The primary function of the American cable networks is not to provide us with information that helps make sense of our world. Their primary function is to make money for their corporate owners. These networks make money through advertisements, and they can charge higher advertising rates if they have larger audiences. We live in a lowest common denominator era of television programming, so whatever gets the most eyeballs is what the networks will pursue. That’s why you find fewer amounts of legitimate news programming on cable. It’s awash in opinion programs and punditry, and that attracts viewers. Cable also exhibits a very strong “let’s get it first, and if it’s wrong, we’ll correct it later” mentality. That is not showing respect for you, the audience. Don’t trust a journalism organization that places being first over being correct.
Reading the information tea leaves.
When investigators released the images of the two brothers on Thursday, my newspaper students were about to start their weekly assignment meeting. One of them asked if I thought the information was good, and I said “yes.” Here’s why. The investigators went before an international audience with this information. Law enforcement and security officials stood before cameras and clearly identified themselves. They took questions. It is exceedingly unlikely that investigators would go before the public like that unless they were absolutely sure of their information. Furthermore, the info was being delivered directly to the public, not through the filter of a journalist or journalism organization. These factors make it highly likely that this is good information.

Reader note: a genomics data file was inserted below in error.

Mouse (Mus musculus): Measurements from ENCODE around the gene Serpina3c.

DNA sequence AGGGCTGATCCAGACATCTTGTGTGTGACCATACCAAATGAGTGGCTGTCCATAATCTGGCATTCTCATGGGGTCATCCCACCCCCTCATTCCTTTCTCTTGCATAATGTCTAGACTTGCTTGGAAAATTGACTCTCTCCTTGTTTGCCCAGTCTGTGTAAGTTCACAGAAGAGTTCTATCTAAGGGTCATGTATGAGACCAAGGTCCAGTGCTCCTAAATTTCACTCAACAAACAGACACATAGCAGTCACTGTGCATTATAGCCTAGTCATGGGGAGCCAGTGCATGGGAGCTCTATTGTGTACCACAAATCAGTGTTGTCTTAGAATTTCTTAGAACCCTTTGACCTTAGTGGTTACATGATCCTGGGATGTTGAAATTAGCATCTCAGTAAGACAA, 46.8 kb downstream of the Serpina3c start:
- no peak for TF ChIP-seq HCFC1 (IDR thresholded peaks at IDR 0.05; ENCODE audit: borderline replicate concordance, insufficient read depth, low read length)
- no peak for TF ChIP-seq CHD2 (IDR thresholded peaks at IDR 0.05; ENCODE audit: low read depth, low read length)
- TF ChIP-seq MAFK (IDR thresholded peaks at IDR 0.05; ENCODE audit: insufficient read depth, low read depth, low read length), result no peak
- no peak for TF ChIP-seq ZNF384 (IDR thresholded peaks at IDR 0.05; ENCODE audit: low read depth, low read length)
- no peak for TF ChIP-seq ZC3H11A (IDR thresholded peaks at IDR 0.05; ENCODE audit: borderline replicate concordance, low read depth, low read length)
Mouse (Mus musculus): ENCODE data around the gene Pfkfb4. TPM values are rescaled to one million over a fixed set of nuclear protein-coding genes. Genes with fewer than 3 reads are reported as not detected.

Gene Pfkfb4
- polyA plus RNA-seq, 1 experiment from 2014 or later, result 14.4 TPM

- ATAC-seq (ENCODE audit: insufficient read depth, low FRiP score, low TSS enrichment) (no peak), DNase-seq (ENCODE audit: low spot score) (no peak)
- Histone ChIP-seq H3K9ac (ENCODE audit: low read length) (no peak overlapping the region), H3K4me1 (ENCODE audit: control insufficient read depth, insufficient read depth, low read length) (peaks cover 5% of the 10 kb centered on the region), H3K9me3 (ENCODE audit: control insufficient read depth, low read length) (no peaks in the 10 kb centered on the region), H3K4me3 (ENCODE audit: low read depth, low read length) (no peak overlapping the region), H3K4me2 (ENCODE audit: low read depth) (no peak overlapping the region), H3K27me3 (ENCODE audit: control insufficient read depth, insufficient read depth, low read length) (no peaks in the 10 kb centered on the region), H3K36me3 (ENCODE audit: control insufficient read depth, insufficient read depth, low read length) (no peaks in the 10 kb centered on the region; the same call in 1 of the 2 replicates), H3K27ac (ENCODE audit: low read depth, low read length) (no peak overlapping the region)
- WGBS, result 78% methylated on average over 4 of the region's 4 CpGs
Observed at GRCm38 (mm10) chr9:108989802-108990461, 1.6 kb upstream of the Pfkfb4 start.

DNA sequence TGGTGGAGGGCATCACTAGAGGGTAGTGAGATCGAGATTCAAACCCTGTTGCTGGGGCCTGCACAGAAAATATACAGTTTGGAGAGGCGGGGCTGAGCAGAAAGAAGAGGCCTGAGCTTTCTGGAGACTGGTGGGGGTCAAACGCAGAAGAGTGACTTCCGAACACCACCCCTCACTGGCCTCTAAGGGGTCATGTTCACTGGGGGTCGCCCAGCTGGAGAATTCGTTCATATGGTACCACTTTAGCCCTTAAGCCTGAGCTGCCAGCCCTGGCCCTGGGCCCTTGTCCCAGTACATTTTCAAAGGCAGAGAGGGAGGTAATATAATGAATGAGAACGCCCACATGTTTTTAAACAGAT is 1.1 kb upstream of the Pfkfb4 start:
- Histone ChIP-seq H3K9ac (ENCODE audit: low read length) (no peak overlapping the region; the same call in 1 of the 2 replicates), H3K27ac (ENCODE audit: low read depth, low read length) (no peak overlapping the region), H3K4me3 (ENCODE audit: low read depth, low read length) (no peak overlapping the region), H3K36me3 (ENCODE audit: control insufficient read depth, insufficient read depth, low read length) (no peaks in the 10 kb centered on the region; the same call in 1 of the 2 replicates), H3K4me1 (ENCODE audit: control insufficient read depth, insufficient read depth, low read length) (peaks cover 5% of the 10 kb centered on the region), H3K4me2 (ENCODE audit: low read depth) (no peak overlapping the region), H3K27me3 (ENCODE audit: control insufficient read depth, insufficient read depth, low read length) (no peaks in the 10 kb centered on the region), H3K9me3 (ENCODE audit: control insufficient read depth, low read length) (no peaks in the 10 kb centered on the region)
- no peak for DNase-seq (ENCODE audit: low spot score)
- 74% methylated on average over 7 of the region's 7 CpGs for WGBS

On the other hand, be very skeptical of information that is attributed to anonymous sources or “someone with knowledge of the investigation.” Several news organizations got screwed by doing that this past week. Anonymous sources are unaccountable to the public. They can say whatever they want — and that includes lying. I am mightily suspicious of people who want to provide information but won’t put their names to it. (I support whistleblowers, though, because that is a completely different issue.) As best as you can, keep track of the journalists who use a lot of anonymous sources. If the information ultimately checks out to be reliable, that journalist must have a pretty good source list. However, if that info is wrong more often than correct, avoid that reporter’s work.
Take a mass communication course.
I’ve said in class that we need engineers, physicians, teachers, and all of the other professions out there that have academic components tied to them. However, students studying mass communication have a leg up. Everyone consumes media messages every day. Everyone is influenced by them. Media is a constant presence in our lives, and we need to understand how the system works and the effects this system has on ourselves and our society. Communication students talk about this every day. You, the news consuming public, need to have a tighter grip on this phenomenon, too. If you’re a college student or plan to be one, take an introductory communication course. This type of course should be a requirement of every university student in the country. If you’re no longer in school, educate yourself about America’s mass communication system.
It’s on you.
The more you understand how the mass media process works, the better you’ll be at determining what is legitimate information and whether the source is trustworthy. The responsibility, ultimately, is yours.